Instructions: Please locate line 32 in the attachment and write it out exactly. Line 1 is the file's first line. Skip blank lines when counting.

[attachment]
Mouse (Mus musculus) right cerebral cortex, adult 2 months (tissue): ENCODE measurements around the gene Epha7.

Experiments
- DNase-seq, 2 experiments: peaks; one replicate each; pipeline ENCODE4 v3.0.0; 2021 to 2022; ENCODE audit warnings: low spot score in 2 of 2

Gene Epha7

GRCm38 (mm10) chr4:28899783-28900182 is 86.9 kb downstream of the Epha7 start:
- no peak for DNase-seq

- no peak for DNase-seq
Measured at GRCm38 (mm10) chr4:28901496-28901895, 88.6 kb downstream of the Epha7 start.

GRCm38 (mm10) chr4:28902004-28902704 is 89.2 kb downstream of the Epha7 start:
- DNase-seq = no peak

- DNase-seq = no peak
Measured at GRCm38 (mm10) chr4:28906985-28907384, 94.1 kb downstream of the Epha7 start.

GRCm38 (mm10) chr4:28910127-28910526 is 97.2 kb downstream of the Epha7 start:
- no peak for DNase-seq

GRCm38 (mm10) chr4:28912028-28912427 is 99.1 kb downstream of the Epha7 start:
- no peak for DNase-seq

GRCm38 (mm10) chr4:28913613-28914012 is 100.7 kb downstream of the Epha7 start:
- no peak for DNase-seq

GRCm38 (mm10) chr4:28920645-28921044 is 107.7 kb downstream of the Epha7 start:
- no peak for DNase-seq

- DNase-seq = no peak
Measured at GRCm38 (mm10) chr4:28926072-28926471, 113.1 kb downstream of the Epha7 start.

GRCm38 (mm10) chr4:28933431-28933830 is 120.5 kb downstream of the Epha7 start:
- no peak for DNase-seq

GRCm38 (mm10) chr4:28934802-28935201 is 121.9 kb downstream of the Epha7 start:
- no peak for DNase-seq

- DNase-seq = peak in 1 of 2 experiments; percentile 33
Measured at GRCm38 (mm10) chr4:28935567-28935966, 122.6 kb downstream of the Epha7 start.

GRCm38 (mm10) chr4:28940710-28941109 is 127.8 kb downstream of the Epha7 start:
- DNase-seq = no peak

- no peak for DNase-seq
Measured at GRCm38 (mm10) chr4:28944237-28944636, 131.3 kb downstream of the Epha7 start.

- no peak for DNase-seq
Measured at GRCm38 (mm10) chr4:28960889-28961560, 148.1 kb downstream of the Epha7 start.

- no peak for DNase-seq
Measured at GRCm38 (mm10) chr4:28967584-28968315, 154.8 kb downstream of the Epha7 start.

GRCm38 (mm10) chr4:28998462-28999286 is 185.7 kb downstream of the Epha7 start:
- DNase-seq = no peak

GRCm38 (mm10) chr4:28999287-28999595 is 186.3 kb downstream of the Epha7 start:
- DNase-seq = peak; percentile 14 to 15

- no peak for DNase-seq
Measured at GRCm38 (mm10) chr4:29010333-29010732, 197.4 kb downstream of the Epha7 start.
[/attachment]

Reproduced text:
Measured at GRCm38 (mm10) chr4:28944237-28944636, 131.3 kb downstream of the Epha7 start.